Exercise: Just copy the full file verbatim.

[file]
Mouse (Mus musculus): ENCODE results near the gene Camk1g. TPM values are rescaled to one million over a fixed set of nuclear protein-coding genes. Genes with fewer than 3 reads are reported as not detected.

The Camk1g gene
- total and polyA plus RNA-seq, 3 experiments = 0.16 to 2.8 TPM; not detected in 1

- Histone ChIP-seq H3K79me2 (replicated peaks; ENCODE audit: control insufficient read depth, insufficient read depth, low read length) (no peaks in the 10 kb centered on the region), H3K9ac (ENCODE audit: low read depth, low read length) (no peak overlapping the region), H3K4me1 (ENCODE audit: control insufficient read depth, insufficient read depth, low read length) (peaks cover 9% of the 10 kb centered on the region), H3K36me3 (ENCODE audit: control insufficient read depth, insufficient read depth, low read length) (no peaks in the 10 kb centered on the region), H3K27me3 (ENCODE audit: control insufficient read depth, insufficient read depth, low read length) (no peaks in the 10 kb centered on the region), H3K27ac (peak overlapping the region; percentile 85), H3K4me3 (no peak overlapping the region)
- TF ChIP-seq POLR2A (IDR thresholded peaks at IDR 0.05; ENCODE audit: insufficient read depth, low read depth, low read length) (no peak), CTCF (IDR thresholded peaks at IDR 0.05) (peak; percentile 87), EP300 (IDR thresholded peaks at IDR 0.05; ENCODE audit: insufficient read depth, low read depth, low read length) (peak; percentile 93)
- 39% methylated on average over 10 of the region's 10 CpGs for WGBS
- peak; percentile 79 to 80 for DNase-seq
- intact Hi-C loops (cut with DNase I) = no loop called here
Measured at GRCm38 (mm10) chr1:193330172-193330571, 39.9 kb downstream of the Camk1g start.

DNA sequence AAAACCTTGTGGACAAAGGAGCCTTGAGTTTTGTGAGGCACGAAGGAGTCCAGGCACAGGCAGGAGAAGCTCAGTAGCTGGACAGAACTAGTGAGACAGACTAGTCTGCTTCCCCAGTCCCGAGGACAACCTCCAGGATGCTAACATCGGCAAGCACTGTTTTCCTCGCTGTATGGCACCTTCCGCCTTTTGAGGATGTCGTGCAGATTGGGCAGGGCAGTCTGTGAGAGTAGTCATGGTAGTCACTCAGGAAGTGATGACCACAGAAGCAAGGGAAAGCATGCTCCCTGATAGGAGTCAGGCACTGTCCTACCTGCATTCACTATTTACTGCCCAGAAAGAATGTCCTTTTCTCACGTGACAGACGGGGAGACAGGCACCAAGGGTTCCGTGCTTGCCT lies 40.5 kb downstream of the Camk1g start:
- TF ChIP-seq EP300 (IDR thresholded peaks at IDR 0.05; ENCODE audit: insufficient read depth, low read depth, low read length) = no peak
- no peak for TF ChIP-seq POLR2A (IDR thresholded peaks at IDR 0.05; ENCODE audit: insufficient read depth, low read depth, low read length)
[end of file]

Mouse (Mus musculus): ENCODE results near the gene Camk1g. TPM values are rescaled to one million over a fixed set of nuclear protein-coding genes. Genes with fewer than 3 reads are reported as not detected.

The Camk1g gene
- total and polyA plus RNA-seq, 3 experiments = 0.16 to 2.8 TPM; not detected in 1

- Histone ChIP-seq H3K79me2 (replicated peaks; ENCODE audit: control insufficient read depth, insufficient read depth, low read length) (no peaks in the 10 kb centered on the region), H3K9ac (ENCODE audit: low read depth, low read length) (no peak overlapping the region), H3K4me1 (ENCODE audit: control insufficient read depth, insufficient read depth, low read length) (peaks cover 9% of the 10 kb centered on the region), H3K36me3 (ENCODE audit: control insufficient read depth, insufficient read depth, low read length) (no peaks in the 10 kb centered on the region), H3K27me3 (ENCODE audit: control insufficient read depth, insufficient read depth, low read length) (no peaks in the 10 kb centered on the region), H3K27ac (peak overlapping the region; percentile 85), H3K4me3 (no peak overlapping the region)
- TF ChIP-seq POLR2A (IDR thresholded peaks at IDR 0.05; ENCODE audit: insufficient read depth, low read depth, low read length) (no peak), CTCF (IDR thresholded peaks at IDR 0.05) (peak; percentile 87), EP300 (IDR thresholded peaks at IDR 0.05; ENCODE audit: insufficient read depth, low read depth, low read length) (peak; percentile 93)
- 39% methylated on average over 10 of the region's 10 CpGs for WGBS
- peak; percentile 79 to 80 for DNase-seq
- intact Hi-C loops (cut with DNase I) = no loop called here
Measured at GRCm38 (mm10) chr1:193330172-193330571, 39.9 kb downstream of the Camk1g start.

DNA sequence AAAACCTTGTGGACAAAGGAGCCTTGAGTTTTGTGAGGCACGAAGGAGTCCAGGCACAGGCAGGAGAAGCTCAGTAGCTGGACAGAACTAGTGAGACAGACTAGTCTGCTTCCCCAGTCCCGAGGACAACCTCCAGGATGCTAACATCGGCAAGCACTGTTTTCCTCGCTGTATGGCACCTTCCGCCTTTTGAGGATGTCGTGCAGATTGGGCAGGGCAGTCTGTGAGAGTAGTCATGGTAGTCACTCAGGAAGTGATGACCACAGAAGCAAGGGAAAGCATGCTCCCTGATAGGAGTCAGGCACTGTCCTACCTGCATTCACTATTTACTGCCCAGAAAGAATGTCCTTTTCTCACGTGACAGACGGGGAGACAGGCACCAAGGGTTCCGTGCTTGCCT lies 40.5 kb downstream of the Camk1g start:
- TF ChIP-seq EP300 (IDR thresholded peaks at IDR 0.05; ENCODE audit: insufficient read depth, low read depth, low read length) = no peak
- no peak for TF ChIP-seq POLR2A (IDR thresholded peaks at IDR 0.05; ENCODE audit: insufficient read depth, low read depth, low read length)